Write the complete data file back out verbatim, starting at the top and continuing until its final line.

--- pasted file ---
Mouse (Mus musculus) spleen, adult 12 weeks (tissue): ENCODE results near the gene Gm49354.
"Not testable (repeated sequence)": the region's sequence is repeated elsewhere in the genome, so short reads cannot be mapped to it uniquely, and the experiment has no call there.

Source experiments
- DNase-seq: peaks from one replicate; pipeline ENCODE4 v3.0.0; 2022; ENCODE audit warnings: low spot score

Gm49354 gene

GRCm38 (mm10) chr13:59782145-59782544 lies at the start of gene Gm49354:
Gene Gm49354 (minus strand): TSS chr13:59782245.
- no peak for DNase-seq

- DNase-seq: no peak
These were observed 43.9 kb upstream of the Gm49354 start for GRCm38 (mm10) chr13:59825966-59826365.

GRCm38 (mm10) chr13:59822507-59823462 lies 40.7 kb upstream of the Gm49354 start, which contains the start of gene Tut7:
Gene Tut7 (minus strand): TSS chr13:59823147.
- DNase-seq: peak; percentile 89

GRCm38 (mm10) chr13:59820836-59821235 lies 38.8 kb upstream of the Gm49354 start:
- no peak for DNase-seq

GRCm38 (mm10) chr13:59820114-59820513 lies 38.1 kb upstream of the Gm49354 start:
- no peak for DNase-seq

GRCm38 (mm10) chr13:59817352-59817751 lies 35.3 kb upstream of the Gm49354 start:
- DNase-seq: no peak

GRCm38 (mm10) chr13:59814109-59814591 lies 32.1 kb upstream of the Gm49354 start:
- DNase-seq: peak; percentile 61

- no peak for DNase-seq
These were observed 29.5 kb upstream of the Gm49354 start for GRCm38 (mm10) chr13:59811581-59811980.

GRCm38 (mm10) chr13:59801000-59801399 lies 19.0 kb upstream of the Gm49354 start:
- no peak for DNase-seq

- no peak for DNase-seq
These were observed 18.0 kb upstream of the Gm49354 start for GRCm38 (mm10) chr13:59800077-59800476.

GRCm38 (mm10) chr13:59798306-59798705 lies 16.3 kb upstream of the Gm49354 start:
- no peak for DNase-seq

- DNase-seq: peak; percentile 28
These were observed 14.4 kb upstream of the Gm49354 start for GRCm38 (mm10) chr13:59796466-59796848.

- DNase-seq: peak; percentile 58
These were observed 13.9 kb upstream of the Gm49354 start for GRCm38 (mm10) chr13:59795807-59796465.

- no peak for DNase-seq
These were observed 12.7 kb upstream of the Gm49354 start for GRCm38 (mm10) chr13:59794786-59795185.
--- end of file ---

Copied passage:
Mouse (Mus musculus) spleen, adult 12 weeks (tissue): ENCODE results near the gene Gm49354.
"Not testable (repeated sequence)": the region's sequence is repeated elsewhere in the genome, so short reads cannot be mapped to it uniquely, and the experiment has no call there.

Source experiments
- DNase-seq: peaks from one replicate; pipeline ENCODE4 v3.0.0; 2022; ENCODE audit warnings: low spot score

Gm49354 gene

GRCm38 (mm10) chr13:59782145-59782544 lies at the start of gene Gm49354:
Gene Gm49354 (minus strand): TSS chr13:59782245.
- no peak for DNase-seq

- DNase-seq: no peak
These were observed 43.9 kb upstream of the Gm49354 start for GRCm38 (mm10) chr13:59825966-59826365.

GRCm38 (mm10) chr13:59822507-59823462 lies 40.7 kb upstream of the Gm49354 start, which contains the start of gene Tut7:
Gene Tut7 (minus strand): TSS chr13:59823147.
- DNase-seq: peak; percentile 89

GRCm38 (mm10) chr13:59820836-59821235 lies 38.8 kb upstream of the Gm49354 start:
- no peak for DNase-seq

GRCm38 (mm10) chr13:59820114-59820513 lies 38.1 kb upstream of the Gm49354 start:
- no peak for DNase-seq

GRCm38 (mm10) chr13:59817352-59817751 lies 35.3 kb upstream of the Gm49354 start:
- DNase-seq: no peak

GRCm38 (mm10) chr13:59814109-59814591 lies 32.1 kb upstream of the Gm49354 start:
- DNase-seq: peak; percentile 61

- no peak for DNase-seq
These were observed 29.5 kb upstream of the Gm49354 start for GRCm38 (mm10) chr13:59811581-59811980.

GRCm38 (mm10) chr13:59801000-59801399 lies 19.0 kb upstream of the Gm49354 start:
- no peak for DNase-seq

- no peak for DNase-seq
These were observed 18.0 kb upstream of the Gm49354 start for GRCm38 (mm10) chr13:59800077-59800476.

GRCm38 (mm10) chr13:59798306-59798705 lies 16.3 kb upstream of the Gm49354 start:
- no peak for DNase-seq

- DNase-seq: peak; percentile 28
These were observed 14.4 kb upstream of the Gm49354 start for GRCm38 (mm10) chr13:59796466-59796848.

- DNase-seq: peak; percentile 58
These were observed 13.9 kb upstream of the Gm49354 start for GRCm38 (mm10) chr13:59795807-59796465.

- no peak for DNase-seq
These were observed 12.7 kb upstream of the Gm49354 start for GRCm38 (mm10) chr13:59794786-59795185.